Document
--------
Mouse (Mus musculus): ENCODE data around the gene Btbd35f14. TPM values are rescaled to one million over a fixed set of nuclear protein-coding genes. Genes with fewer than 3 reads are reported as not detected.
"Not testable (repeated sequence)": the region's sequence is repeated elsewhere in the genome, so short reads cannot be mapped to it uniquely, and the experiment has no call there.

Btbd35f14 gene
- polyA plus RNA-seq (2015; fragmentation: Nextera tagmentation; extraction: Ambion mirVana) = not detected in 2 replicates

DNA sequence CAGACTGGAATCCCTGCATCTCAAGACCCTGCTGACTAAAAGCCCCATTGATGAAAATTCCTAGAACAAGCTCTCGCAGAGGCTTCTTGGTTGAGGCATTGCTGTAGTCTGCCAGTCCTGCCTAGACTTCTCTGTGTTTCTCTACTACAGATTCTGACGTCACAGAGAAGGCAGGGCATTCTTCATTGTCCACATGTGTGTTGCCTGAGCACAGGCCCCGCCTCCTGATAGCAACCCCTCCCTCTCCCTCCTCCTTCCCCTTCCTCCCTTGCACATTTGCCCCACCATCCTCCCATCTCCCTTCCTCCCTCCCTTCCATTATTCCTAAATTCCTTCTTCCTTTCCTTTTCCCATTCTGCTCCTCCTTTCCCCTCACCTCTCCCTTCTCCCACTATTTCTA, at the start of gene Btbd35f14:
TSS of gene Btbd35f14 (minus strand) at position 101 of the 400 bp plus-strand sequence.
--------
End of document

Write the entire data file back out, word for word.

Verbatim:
Mouse (Mus musculus): ENCODE data around the gene Btbd35f14. TPM values are rescaled to one million over a fixed set of nuclear protein-coding genes. Genes with fewer than 3 reads are reported as not detected.
"Not testable (repeated sequence)": the region's sequence is repeated elsewhere in the genome, so short reads cannot be mapped to it uniquely, and the experiment has no call there.

Btbd35f14 gene
- polyA plus RNA-seq (2015; fragmentation: Nextera tagmentation; extraction: Ambion mirVana) = not detected in 2 replicates

DNA sequence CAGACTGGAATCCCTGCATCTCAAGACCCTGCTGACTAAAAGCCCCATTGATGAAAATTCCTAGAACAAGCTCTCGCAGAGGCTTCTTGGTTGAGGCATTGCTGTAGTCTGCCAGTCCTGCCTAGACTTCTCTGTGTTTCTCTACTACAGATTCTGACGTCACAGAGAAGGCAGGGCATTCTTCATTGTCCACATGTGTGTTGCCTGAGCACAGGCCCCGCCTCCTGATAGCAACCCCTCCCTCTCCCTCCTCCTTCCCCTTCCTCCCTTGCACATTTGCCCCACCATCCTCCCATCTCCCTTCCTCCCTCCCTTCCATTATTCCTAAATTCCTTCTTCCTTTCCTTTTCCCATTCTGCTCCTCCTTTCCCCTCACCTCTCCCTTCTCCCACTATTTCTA, at the start of gene Btbd35f14:
TSS of gene Btbd35f14 (minus strand) at position 101 of the 400 bp plus-strand sequence.